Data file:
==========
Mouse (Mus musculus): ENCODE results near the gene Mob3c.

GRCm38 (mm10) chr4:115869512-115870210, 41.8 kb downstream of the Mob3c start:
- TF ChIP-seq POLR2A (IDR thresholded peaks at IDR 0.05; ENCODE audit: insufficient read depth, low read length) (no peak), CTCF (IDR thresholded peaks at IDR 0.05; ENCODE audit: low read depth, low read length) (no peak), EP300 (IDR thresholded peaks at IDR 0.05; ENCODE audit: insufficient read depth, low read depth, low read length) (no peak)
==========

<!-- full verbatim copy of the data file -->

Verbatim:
Mouse (Mus musculus): ENCODE results near the gene Mob3c.

GRCm38 (mm10) chr4:115869512-115870210, 41.8 kb downstream of the Mob3c start:
- TF ChIP-seq POLR2A (IDR thresholded peaks at IDR 0.05; ENCODE audit: insufficient read depth, low read length) (no peak), CTCF (IDR thresholded peaks at IDR 0.05; ENCODE audit: low read depth, low read length) (no peak), EP300 (IDR thresholded peaks at IDR 0.05; ENCODE audit: insufficient read depth, low read depth, low read length) (no peak)